My dad was a strict Catholic and a difficult man. His attitude was that children are to be seen and not heard.
Success Story Of a Mother to a Recovering CAT Addict
In her book, Catastrophe, Oi Vey my child is gay (and an addict), Anne Lapedus Brest tells the story of how she discovers that her beautiful daughter is addicted to CAT, a highly addictive synthetic amphetamine.
These extracts from Catastrophe provide a glimpse into the devastation, triumph and healing Anne has faced in her journey as the mother of an addict.
They took her away in an unmarked police car and drove her away. She was calling wildly out of the window as they sped off.
‘Hurry, Mommy! Hurry!”
Alcohol and Drug Addiction Recovery Success Story
Zoleka Mandela has written an acclaimed memoir, When Hope Whispers, which tells her story of triumph in spite of overwhelming challenges, including a drug addiction, the death of a child and cancer. In her book she writes…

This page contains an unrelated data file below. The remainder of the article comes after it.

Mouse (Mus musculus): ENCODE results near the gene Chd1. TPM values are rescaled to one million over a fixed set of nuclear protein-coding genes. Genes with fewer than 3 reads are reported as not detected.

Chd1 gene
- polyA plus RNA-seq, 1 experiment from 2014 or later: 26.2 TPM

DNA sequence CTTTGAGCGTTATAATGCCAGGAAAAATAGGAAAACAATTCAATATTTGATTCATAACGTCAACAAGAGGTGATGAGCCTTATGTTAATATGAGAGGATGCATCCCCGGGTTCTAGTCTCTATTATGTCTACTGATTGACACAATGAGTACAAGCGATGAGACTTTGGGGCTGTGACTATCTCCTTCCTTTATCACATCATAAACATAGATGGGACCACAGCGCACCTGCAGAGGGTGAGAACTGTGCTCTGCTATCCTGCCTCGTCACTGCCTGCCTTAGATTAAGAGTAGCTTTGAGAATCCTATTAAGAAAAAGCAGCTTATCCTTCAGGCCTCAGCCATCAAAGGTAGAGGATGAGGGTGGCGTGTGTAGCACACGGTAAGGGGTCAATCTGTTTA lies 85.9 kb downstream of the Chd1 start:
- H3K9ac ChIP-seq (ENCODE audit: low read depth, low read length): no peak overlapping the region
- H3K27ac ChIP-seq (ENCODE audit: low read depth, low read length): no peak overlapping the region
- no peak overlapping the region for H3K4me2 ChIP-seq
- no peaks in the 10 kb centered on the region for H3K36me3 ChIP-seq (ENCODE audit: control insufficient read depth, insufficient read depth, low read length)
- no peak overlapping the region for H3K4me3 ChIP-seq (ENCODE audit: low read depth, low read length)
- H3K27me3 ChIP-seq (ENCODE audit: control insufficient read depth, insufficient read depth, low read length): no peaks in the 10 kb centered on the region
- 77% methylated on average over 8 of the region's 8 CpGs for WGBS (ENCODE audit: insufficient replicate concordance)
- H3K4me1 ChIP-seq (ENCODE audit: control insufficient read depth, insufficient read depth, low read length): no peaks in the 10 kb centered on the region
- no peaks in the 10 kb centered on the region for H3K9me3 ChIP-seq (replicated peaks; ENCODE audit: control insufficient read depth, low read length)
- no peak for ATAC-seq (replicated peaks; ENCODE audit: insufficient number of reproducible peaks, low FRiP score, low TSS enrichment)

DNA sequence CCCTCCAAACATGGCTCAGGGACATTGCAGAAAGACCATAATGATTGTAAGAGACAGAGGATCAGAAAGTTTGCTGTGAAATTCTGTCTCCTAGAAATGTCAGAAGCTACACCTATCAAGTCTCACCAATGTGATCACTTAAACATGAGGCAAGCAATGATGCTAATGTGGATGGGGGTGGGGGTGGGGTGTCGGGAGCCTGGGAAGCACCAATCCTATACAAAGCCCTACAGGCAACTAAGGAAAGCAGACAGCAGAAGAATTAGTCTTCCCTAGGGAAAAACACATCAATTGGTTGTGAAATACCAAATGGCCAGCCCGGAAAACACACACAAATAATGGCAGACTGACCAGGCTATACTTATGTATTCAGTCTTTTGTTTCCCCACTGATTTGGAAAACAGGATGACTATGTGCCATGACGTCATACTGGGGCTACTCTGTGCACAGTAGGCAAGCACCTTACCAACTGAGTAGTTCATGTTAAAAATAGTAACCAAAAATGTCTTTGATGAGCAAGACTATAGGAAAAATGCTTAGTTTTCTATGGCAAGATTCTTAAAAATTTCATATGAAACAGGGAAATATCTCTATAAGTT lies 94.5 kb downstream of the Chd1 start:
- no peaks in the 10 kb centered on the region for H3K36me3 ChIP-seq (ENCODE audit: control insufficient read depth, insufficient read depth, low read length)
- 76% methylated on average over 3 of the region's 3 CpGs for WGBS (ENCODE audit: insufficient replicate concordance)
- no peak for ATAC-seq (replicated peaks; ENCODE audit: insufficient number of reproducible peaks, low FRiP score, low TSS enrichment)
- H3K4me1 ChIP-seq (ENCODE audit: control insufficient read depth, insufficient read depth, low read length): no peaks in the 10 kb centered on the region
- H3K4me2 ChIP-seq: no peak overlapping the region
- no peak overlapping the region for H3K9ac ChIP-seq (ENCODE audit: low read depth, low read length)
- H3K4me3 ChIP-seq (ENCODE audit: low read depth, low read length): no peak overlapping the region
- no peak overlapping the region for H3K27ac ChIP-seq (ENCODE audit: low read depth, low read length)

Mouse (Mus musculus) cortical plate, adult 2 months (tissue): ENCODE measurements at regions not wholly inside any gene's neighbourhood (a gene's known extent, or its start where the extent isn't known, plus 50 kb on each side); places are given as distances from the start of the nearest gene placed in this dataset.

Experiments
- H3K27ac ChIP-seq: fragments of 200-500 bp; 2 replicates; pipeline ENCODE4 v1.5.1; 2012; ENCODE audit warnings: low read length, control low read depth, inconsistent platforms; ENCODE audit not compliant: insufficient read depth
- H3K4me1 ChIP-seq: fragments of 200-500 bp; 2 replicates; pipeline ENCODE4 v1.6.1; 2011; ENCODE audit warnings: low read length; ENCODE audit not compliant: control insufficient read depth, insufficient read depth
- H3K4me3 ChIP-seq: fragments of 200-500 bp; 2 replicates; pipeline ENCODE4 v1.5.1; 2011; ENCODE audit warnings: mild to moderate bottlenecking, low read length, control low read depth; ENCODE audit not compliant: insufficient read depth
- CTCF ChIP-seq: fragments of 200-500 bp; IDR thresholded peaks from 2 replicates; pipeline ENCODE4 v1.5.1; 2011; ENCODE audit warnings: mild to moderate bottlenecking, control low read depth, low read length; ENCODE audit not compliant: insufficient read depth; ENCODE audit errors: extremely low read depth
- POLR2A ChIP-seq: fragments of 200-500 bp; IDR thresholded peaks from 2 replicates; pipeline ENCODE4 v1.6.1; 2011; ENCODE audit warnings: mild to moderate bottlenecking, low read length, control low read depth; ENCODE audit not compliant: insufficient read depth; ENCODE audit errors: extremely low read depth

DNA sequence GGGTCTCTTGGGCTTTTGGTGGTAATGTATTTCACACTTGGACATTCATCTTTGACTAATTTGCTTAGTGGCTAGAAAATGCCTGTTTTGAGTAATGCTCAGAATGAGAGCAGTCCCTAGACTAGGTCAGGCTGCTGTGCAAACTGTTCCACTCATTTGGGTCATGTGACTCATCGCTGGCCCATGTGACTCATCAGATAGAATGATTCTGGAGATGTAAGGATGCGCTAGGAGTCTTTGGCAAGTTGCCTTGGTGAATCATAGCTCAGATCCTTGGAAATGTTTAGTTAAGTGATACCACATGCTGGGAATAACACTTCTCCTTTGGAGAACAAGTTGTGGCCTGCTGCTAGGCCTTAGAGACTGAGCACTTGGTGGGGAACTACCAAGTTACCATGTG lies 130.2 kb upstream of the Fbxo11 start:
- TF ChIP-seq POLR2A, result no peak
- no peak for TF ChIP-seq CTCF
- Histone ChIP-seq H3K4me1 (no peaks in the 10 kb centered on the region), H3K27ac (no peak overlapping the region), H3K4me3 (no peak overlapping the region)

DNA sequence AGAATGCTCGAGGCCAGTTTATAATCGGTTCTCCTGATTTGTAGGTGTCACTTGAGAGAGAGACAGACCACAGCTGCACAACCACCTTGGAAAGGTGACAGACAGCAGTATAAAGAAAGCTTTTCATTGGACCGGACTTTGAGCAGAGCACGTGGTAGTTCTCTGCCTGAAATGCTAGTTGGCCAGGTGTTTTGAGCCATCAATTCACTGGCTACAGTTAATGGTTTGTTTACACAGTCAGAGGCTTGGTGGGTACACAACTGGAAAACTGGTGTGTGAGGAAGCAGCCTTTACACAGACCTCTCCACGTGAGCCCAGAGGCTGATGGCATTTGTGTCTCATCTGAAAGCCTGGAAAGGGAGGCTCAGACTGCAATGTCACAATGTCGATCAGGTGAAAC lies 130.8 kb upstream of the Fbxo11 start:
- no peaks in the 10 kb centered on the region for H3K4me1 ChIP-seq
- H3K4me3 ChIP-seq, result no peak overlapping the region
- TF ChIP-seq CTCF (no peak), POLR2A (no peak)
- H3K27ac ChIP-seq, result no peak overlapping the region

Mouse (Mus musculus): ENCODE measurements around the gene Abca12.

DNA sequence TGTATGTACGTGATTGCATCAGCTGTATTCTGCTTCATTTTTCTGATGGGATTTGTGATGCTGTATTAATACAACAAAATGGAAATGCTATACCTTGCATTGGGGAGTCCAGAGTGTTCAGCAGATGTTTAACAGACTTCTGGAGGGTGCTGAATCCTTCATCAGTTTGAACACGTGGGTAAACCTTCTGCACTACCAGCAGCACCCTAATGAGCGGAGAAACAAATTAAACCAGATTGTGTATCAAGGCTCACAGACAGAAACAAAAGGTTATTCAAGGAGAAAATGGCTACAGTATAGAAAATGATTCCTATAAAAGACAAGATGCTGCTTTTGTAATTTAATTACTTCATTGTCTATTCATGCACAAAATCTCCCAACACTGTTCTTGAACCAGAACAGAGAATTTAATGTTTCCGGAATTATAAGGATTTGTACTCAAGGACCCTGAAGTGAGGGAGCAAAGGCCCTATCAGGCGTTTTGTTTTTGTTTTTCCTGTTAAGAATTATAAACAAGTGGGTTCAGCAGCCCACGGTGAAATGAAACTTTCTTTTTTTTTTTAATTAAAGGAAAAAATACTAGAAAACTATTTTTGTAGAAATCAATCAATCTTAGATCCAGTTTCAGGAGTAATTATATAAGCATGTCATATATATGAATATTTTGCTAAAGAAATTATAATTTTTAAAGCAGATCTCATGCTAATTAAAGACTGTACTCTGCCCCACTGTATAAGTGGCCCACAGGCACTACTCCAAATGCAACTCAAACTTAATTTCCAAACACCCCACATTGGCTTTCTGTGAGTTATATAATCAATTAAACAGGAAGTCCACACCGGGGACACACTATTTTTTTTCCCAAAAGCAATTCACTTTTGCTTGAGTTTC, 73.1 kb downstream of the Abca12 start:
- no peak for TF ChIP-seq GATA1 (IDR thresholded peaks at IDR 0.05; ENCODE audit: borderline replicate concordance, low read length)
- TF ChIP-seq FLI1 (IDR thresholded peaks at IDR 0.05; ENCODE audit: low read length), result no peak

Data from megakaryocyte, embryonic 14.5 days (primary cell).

“To Houghton House Addiction Recovery Centre, my home away from home that treated me for my alcohol and drug addiction, thank you for providing me with a safe and supportive home in my time of complete desperation and self-loathing. I also want to thank you for saving my life; affording me that chance to at least give myself the best gift I could in staying clean and sober. Thank you once again for introducing me to all the friends in recovery I have met at Houghton House, and the Narcotics Anonymous and Alcoholics Anonymous Fellowships.”
says Zoleka Mandela
Meth Drug Addict, Road To Recovery
I was the middle of three brothers growing up in a very protected upstanding Greek family. Our values were about family, love and protection. My dad was chairman of the Greek community and our family placed a lot of value on what the Greek community would say and think of us.